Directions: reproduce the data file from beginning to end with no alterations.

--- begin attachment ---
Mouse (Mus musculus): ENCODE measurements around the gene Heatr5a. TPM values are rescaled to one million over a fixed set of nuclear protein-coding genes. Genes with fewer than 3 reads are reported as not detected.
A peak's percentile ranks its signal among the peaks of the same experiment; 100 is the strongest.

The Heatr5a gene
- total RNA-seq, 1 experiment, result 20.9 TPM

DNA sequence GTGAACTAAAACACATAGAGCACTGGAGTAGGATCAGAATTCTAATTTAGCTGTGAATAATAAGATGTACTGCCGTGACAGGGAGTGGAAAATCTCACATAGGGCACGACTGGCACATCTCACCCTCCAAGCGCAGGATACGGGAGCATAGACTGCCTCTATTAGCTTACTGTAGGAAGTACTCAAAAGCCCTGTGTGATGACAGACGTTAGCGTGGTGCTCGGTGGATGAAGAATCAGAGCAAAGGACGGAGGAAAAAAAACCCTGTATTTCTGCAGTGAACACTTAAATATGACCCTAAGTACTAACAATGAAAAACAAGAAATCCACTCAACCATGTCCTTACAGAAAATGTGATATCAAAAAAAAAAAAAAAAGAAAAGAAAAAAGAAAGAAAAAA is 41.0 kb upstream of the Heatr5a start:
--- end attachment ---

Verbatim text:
Mouse (Mus musculus): ENCODE measurements around the gene Heatr5a. TPM values are rescaled to one million over a fixed set of nuclear protein-coding genes. Genes with fewer than 3 reads are reported as not detected.
A peak's percentile ranks its signal among the peaks of the same experiment; 100 is the strongest.

The Heatr5a gene
- total RNA-seq, 1 experiment, result 20.9 TPM

DNA sequence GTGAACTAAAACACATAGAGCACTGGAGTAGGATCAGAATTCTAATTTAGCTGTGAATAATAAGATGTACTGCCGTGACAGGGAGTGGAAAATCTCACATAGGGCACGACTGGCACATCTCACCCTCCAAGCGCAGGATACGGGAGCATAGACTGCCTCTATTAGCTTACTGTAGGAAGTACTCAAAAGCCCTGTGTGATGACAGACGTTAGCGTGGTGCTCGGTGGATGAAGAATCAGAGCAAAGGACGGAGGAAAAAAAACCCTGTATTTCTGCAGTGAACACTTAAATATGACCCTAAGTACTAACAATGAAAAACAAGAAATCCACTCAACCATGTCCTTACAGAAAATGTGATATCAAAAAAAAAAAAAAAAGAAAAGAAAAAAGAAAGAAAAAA is 41.0 kb upstream of the Heatr5a start: